“Most of these guys had been shooting at us, so you are virtually certain to show a net gain whatever you do,” said Frederick Kagan of the American Enterprise Institute, a conservative think tank. Kagan has also been a vocal supporter of the surge strategy.
But others analyzing the war worry that the United States is now training, organizing and empowering staunch foes of the Shiite-led central government. Even Lt. Col. Garver, the military spokesman, admitted that the U.S. initiative with the Sunnis has resulted in “some nervousness” among Shiite leaders in Baghdad.
“If what you are doing is strengthening these particular Sunni groups, and they are cooperating with us to get rid of al-Qaida, you give them guns and training,” says Marc Lynch, a professor of political science at George Washington University. “Now they are in a better position to fight against the Shiites.”
The U.S. military maintains that it does not provide arms directly to new Sunni units; rather, their arms, the military says, come through the Iraqi government.
Kagan says that stronger, more organized and better trained Sunni factions can free themselves of al-Qaida and bargain with their Shiite counterparts without fear of a slaughter. “To me, the biggest problem all along has been the Sunni community’s existential fear of genocide,” Kagan explains. “If this helps the Sunni feel comfortable, then it drives the last nail in the coffin of what al-Qaida has to offer,” he said. “It also makes political accommodation possible, if the government can be made to feel comfortable with it.”
When Bush visited the air base in Anbar province on Monday, he told troops he had met with some of the Sunni tribal sheiks that the U.S. had taken under its wing. “They told me that the kind of bottom-up progress that your efforts are bringing to Anbar is vital to the success and stability of a free Iraq,” Bush said.
But Steven Simon, a member of the Council on Foreign Relations, says the sheiks are telling U.S. leaders what they think they want to hear. “They are not going to go to the U.S. commanders and say, ‘Let’s strike a deal because I want you to strengthen me so that when the time comes, I can go after the Shiites,’” Simon said dryly. “For tactical reasons, you tell your benefactor whatever you need to tell your benefactor.”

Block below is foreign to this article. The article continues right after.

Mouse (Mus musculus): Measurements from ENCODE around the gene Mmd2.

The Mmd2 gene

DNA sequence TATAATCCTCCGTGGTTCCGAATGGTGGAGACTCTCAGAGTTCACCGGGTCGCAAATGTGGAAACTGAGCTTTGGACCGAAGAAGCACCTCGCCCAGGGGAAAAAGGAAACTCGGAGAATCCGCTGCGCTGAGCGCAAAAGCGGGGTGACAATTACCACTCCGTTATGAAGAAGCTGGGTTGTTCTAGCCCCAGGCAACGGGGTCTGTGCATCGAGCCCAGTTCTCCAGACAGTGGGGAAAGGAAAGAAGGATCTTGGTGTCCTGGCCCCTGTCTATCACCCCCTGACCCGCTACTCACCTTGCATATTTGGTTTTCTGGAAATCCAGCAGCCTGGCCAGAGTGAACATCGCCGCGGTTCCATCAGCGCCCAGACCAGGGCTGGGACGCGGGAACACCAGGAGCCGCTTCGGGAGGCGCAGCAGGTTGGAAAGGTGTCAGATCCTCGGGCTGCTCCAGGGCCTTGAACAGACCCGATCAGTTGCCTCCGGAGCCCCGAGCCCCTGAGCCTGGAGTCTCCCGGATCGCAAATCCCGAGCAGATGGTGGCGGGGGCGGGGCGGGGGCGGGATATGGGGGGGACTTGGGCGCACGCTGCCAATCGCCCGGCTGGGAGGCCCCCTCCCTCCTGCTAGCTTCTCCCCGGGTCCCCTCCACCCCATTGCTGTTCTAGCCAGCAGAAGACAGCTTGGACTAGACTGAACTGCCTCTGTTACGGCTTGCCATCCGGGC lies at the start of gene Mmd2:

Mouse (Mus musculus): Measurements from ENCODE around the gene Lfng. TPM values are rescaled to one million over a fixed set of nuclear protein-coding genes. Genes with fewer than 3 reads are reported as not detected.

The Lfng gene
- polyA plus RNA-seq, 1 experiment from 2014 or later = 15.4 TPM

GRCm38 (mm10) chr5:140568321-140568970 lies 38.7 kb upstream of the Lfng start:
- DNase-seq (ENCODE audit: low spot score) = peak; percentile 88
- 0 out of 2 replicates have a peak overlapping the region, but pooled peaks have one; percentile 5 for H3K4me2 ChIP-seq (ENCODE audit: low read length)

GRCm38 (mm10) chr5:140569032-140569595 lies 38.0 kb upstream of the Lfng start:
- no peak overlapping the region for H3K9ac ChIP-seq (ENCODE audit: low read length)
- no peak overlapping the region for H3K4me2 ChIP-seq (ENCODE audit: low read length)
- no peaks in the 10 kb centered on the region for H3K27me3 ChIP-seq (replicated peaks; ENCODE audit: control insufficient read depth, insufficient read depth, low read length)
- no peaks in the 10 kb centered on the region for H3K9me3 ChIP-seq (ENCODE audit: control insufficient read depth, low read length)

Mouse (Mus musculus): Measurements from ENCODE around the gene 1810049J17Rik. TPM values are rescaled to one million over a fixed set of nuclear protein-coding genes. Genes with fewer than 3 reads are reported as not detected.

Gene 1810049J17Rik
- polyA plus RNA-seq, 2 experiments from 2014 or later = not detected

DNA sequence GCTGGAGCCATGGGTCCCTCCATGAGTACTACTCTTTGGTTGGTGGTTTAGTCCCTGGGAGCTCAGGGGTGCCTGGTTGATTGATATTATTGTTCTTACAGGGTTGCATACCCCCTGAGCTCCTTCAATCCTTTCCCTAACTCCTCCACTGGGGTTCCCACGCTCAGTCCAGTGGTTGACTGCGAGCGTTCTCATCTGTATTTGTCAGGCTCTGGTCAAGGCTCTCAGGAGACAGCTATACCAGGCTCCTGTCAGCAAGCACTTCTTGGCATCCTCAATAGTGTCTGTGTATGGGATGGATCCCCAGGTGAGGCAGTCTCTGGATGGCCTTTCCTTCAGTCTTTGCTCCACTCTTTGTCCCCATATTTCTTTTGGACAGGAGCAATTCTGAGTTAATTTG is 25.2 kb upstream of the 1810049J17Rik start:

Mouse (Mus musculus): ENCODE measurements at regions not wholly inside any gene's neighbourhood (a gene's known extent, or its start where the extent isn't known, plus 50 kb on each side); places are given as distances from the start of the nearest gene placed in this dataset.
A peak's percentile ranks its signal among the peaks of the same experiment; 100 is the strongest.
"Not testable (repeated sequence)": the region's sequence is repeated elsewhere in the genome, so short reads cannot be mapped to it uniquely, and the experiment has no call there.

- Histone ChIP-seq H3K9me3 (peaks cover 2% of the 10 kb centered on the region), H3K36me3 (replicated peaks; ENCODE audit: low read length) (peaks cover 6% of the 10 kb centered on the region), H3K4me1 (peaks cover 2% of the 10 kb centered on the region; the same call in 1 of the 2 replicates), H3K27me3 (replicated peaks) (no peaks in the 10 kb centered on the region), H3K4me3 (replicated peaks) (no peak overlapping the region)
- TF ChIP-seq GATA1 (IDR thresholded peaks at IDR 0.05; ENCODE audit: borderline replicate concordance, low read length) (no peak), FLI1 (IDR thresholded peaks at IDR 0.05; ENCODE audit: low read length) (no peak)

By strengthening Sunni groups the United States could be helping to set the stage for a full-blown, if more balanced sectarian conflict, rather than a slaughter of the Sunnis by the Shiites if conflict spreads. “We put our thumb very heavily on the Shiite side of the scale” by backing the government of Prime Minister Nouri al-Maliki, Simon said. “One could argue that if there is going to be a civil war, and you want to be sure that genocide doesn’t break out, then you strengthen the Sunnis’ ability to defend themselves.”
As the White House now spins all the deal making with the Sunnis as the path toward reconciliation, the man leading the war in Iraq, Gen. David Petraeus, faces enormous strategic and political stakes. The Democrat-controlled Congress is focusing ever more attention on whether Bush’s troop surge in Iraq is succeeding, with a series of hearings leading up to Gen. Petraeus’ highly anticipated testimony next Tuesday.
Retired Maj. Gen. John Batiste, who led the Army’s 1st Infantry Division in Iraq in 2004 and 2005, observes that the military’s current counterinsurgency manual — famously penned by Petraeus — calls for a ratio of one soldier for every 40 or 50 inhabitants to bring security. But Baghdad’s population alone is 6 million, so the 150,000 troops there, close to the total number now in all of Iraq, may be far fewer than the number needed.
Indeed, the strategy of backing Sunni groups now may be a way to begin to make up the needed difference.
“I think the world of David Petraeus,” Batiste said. “He is in a very difficult position. The days are long past for having good choices.” He added, “We may be fueling a future civil war.”